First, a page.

I am proud to be President of an organisation which is founded on the values of integrity, commitment, accountability and excellence and which has equality and inclusion as high priorities, as we continue the fight against cancer and strive for equal access to optimal care for all cancer patients. We are, after all, stronger and more effective together.
That said, we must also ask ourselves the important question: are we doing enough? The honest answer for ESMO, as for any other organisation, is that we have to do more, though the unprecedented events of this year have made that especially challenging.
As you know, the ESMO 2020 Congress will be taking place as a virtual meeting; we had to take a number of difficult decisions, including cancelling or postponing educational events, and placing other activities on hold, as playing our part in slowing the spread of COVID-19 while protecting colleagues, patients and our staff has rightly been our top priority.
Now I will, on behalf of ESMO, its members and cancer patients worldwide, repay their confidence by redoubling my efforts in delivering a programme focusing on themes which are arguably more important than ever before in light of the times we are living – in particular, equal opportunities and care. As I said in my February letter, we must do everything possible to support physicians in those parts of the world where it remains difficult to implement quality cancer care for all patients.
I believe we will make a significant stride towards achieving this aim through the establishment of a new ESMO foundation designed to help make a real, tangible difference in under-served regions and countries. The creation of the ESMO Foundation is an essential project for me and is needed for ESMO too. It gained additional importance during a conversation I had during the ESMO Summit in Africa earlier this year with Dr Peter Vuylsteke. Originally from Belgium, he has taken up a post at the University of Botswana and is helping, among others, in research on cancers especially prevalent in Botswana. Of course, we also have much to learn from clinicians in other parts of the world and must continue to collaborate and share both expertise and tools such as the ESMO Magnitude of Clinical Benefit Scale (ESMO-MCBS), which Dr Vuylsteke says is proving so important in obtaining the medicines he needs to provide the best possible care to patients in Botswana.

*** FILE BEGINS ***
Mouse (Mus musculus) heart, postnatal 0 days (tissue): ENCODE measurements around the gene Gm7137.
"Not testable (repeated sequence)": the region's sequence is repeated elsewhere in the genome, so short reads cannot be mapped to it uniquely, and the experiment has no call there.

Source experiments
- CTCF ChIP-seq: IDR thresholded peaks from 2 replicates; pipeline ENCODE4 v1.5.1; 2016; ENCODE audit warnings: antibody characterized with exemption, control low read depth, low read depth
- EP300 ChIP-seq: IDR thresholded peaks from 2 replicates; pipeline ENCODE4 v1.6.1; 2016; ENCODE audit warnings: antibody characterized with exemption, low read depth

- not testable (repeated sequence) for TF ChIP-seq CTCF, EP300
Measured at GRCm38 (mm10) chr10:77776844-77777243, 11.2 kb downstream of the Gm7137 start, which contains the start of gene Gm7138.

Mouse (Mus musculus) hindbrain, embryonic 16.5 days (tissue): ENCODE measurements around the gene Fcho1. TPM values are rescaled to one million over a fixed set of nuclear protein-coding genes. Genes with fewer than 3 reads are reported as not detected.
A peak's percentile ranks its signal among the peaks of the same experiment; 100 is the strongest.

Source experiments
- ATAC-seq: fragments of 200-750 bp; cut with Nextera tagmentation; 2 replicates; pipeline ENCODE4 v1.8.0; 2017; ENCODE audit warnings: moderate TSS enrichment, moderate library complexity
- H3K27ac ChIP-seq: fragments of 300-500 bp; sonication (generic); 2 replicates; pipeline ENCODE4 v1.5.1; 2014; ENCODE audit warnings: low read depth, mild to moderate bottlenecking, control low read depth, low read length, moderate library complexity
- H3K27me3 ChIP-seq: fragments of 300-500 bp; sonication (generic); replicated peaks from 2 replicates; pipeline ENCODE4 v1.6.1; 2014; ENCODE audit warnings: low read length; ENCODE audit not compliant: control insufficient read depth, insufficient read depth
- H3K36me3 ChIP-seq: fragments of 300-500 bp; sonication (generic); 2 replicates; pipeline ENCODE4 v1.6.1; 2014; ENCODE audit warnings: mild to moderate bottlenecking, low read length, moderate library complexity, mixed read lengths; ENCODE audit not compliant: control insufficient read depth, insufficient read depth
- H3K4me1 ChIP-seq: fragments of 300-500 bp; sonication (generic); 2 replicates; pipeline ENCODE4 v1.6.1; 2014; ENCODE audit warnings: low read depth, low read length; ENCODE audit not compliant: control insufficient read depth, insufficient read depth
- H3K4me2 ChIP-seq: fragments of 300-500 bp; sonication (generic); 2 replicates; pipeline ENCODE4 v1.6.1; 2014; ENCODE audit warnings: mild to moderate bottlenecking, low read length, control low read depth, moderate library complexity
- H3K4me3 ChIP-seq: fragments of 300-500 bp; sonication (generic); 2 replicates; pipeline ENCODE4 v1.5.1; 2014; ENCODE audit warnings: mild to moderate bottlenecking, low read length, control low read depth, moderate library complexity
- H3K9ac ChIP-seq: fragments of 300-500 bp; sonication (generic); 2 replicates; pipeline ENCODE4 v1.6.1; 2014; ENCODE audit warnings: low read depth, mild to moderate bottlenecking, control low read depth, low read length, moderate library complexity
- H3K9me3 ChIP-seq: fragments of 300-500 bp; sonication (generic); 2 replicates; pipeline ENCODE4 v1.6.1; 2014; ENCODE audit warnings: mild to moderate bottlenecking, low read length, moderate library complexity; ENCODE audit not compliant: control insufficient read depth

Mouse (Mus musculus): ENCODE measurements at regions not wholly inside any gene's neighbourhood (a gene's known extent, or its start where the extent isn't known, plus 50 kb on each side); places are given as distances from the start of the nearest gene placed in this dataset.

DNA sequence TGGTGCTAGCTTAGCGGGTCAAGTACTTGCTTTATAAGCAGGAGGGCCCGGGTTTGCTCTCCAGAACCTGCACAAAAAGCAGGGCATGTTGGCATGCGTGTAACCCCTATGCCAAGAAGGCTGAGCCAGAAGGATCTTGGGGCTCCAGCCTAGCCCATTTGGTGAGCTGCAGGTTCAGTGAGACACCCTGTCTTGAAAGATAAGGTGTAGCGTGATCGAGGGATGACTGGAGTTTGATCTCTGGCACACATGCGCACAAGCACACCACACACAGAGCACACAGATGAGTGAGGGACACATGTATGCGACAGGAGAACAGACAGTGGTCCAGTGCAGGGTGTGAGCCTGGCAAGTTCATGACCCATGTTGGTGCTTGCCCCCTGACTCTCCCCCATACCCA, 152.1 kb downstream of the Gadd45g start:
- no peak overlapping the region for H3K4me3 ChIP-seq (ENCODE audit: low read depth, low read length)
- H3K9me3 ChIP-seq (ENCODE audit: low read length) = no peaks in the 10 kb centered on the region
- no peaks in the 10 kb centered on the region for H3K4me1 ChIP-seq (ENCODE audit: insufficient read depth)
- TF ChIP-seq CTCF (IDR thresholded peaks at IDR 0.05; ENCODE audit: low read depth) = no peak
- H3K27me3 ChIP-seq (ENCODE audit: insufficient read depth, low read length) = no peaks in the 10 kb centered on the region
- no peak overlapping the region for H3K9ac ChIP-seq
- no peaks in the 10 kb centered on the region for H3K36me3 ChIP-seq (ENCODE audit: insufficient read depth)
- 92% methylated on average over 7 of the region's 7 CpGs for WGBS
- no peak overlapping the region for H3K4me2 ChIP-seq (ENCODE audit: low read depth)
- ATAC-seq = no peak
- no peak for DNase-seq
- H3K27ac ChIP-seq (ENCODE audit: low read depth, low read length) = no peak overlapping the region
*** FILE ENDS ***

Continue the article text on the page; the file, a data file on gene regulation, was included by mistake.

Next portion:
Over the coming weeks I will be setting out my plans for the ESMO Foundation, along with other critical initiatives, among others the development of a model for fair pricing and reimbursement of cancer medicines, a comprehensive cancer prevention plan together with policies to properly support cancer survivors. All these together will help us achieve even greater equality in all senses of the word, from equality of opportunities for our members to equality of cancer care for patients worldwide. I look forward to sharing those plans with you and to working with you to continue advancing ESMO’s mission, vision and values for the benefit of cancer patients worldwide.
- The Health Foundation, “Will COVID-19 be a watershed moment for health inequalities?”, 7 May 2020, J.Bibby, G.Everest, I.Abbs